Edinburgh, Fife & East Scotland

MSP Bill Walker denies assaulting first wife

Bill Walker at Edinburgh Sheriff Court
Image caption Mr Walker denies 23 charges of assault and one of breach of the peace.

An MSP has told a court he did not give an ex-wife a black eye two weeks before their wedding.

Bill Walker said he had never assaulted his first wife Maureen Traquair as he began giving evidence at his trial at Edinburgh Sheriff Court.

The Independent member for Dunfermline said her claims about his behaviour were "ridiculous" and "mad".

Mr Walker, 71, is on trial accused of attacks against three former wives and a step-daughter between 1967 and 1995.

He denies 23 charges of assault and one breach of the peace.

He is alleged to have assaulted Mrs Traquair, 66, on three occasions between 1967 and 1988.

She previously told the court she had to buy concealer for their wedding day in January 1967 to hide a black eye he had given her two weeks before.

Black eye

In the witness box, Mr Walker, who is from Alloa, denied he had punched her in the face during an argument before their marriage and said he had not assaulted her at any time.

He told the court had not been aware of his wife having a black eye at any stage during 1967.

"I certainly did not give her a black eye," he said.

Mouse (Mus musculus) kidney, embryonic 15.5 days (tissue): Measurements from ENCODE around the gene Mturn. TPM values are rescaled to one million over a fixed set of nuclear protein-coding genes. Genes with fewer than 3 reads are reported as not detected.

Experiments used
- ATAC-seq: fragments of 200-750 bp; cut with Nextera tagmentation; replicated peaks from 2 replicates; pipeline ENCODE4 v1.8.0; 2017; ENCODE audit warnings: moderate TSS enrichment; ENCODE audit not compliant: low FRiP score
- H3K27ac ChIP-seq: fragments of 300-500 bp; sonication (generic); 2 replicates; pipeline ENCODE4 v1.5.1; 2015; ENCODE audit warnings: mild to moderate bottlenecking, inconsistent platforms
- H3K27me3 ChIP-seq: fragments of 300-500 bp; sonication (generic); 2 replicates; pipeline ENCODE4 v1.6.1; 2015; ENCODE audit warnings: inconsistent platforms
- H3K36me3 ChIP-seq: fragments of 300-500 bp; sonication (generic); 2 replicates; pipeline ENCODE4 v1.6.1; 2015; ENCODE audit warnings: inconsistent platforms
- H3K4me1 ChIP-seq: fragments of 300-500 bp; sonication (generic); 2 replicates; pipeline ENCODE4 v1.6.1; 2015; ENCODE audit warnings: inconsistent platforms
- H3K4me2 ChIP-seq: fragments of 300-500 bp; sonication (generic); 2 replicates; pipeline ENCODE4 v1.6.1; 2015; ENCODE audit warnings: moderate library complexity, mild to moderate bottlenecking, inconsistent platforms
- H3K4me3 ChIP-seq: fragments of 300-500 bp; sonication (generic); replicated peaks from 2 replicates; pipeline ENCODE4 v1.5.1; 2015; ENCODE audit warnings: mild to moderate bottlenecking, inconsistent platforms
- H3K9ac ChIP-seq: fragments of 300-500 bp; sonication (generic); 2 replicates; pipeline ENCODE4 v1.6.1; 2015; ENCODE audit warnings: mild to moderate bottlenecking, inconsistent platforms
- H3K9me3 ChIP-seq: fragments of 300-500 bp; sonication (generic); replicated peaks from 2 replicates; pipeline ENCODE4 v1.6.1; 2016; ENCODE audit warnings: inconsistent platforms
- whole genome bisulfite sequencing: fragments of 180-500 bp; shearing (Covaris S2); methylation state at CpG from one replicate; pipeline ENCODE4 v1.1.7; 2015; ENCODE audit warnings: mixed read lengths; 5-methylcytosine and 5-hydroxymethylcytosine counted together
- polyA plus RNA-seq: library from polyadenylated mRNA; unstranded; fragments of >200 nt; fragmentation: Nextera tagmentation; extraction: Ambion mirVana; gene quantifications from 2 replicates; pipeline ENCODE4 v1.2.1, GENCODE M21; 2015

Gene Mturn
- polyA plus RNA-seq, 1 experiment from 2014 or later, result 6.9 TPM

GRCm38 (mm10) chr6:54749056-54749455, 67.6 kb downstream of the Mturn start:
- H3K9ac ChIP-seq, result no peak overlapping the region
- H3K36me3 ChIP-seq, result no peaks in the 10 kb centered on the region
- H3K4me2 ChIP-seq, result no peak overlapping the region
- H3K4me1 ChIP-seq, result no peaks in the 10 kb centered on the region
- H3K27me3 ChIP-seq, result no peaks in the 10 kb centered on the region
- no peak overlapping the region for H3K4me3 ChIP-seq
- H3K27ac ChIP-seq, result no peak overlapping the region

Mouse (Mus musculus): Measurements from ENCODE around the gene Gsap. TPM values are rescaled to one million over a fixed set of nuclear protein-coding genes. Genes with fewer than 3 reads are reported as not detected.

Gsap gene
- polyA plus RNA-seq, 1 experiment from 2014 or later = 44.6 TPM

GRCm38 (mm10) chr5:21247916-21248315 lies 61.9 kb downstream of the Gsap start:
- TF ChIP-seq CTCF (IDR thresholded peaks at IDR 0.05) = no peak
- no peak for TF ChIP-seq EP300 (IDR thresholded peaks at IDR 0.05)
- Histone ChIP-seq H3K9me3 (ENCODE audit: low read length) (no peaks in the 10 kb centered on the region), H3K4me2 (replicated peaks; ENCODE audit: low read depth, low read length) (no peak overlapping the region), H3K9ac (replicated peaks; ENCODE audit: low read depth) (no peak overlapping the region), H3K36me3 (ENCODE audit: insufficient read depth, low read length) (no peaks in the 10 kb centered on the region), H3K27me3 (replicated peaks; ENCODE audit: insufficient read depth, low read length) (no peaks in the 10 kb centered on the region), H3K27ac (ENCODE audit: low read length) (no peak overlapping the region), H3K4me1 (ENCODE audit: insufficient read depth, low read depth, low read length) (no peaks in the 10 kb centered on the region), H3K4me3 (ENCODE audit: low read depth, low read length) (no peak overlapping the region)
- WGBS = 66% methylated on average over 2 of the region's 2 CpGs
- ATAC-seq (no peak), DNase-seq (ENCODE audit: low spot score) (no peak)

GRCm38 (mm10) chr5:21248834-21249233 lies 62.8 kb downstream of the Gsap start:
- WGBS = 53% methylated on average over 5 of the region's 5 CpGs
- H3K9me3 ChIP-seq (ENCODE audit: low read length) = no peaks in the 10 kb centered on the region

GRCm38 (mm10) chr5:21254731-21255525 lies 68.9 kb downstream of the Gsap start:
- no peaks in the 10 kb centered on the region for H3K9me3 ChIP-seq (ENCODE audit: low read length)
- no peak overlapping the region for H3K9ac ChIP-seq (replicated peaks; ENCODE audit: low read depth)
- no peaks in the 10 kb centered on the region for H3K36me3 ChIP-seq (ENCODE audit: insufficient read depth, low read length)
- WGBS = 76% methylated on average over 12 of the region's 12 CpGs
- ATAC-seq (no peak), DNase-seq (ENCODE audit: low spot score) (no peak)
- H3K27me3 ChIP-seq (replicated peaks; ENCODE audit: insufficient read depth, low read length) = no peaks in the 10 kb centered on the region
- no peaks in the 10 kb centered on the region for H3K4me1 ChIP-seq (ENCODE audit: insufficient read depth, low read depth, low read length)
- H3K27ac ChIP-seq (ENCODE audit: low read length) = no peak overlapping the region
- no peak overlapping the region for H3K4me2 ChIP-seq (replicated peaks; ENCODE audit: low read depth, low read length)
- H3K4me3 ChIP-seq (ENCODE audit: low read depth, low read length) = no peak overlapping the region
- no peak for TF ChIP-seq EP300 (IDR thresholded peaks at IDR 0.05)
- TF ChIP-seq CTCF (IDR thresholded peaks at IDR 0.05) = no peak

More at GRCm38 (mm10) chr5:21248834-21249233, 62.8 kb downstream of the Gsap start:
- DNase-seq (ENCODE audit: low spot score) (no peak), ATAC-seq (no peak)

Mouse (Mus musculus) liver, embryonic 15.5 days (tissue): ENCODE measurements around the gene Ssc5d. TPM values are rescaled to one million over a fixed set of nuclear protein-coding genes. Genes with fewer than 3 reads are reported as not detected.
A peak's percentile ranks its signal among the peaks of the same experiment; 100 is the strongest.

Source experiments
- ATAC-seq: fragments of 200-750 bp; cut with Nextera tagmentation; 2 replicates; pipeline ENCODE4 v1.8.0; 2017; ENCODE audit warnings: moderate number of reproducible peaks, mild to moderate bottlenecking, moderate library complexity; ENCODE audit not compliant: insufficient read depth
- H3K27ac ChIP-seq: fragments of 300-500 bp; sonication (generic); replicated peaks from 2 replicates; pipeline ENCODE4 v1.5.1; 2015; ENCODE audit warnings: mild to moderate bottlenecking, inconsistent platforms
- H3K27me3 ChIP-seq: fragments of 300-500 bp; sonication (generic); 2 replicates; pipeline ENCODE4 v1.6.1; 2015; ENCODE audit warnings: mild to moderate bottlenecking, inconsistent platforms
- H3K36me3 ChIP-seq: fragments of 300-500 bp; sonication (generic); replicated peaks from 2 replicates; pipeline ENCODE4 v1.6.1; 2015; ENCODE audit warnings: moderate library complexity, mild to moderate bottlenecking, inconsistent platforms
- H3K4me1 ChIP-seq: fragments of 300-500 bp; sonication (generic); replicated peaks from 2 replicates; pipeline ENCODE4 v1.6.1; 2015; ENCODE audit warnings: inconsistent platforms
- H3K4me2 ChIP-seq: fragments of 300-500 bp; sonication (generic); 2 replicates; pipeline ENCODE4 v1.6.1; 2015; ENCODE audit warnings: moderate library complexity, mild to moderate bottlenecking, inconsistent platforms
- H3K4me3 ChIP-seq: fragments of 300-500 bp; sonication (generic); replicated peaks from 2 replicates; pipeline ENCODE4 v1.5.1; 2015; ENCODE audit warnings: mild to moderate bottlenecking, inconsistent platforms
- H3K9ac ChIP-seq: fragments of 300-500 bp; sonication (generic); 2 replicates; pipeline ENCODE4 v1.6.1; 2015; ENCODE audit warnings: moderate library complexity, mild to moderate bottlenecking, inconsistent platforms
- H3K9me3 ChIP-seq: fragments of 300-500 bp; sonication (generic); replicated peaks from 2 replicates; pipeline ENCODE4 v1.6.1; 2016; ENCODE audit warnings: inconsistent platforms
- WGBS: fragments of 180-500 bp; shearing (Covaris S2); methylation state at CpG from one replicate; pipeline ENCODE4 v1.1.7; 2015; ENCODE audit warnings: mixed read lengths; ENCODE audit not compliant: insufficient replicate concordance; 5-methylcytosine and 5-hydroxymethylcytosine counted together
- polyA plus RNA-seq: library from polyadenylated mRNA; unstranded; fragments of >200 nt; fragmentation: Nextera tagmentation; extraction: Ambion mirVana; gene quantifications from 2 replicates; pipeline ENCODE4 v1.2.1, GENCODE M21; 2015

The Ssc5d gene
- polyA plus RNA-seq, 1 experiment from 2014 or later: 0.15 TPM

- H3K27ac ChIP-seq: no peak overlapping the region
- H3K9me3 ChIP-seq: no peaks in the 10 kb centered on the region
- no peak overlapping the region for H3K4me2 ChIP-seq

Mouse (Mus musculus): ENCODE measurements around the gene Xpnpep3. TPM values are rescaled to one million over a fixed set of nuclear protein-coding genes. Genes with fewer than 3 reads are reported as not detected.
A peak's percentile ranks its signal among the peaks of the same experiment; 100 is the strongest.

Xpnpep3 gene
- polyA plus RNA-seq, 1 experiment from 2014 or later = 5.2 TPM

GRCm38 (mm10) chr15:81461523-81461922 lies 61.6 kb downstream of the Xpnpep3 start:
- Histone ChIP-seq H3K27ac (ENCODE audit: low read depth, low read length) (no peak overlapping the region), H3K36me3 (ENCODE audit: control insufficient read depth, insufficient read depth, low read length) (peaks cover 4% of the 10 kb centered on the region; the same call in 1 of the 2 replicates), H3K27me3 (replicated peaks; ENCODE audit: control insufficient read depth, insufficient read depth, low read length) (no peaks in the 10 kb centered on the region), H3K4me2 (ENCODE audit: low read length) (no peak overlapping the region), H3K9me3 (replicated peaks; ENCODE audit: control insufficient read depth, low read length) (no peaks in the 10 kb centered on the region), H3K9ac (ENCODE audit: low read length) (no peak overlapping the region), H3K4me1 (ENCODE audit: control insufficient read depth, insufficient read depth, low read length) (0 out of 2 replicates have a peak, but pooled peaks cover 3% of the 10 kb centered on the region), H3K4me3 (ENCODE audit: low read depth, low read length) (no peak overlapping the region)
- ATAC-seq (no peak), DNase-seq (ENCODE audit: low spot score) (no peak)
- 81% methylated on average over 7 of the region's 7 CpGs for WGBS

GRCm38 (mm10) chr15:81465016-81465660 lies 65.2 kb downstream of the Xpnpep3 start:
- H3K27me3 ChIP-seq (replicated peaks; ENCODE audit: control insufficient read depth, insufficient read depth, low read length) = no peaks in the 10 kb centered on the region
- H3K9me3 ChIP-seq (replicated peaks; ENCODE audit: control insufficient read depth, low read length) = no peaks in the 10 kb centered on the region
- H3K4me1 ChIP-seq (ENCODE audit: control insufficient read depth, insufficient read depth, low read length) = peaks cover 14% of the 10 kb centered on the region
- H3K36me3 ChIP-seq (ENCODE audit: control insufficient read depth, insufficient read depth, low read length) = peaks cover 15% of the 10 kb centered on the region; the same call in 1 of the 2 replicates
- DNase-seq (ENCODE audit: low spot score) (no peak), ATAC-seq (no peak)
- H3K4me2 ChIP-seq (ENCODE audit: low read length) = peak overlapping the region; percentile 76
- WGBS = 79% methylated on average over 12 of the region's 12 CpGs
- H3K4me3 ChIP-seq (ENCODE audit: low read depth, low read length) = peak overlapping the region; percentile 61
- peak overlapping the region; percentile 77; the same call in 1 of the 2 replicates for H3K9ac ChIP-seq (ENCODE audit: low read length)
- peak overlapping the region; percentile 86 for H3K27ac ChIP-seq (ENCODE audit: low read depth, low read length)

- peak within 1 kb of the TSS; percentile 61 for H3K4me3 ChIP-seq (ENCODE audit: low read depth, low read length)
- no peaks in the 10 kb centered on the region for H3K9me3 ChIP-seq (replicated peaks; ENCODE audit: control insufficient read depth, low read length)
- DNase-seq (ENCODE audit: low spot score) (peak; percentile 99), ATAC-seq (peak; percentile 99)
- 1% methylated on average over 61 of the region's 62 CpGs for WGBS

Asked about Mrs Traquair's claim she had to buy concealer to disguise a bruise, he said: "The first thing I heard about this allegation was when this trial process started."

The court has heard the couple moved to Chicago in the United States after their marriage.

In her evidence Mrs Traquair said Mr Walker had initially prevented her from taking a job.

She told the court that after finding employment she had saved up her pay to buy Mr Walker a gold watch. He had reacted by throwing it away and forcing her to quit, she said.

"I'm sorry but I wouldn't do something like that," Mr Walker said.

He said Mrs Traquair's claim he had forced her to make him breakfast every morning was "ridiculous" and the suggestion that he demanded his dinner be on the table when he got home was "mad".

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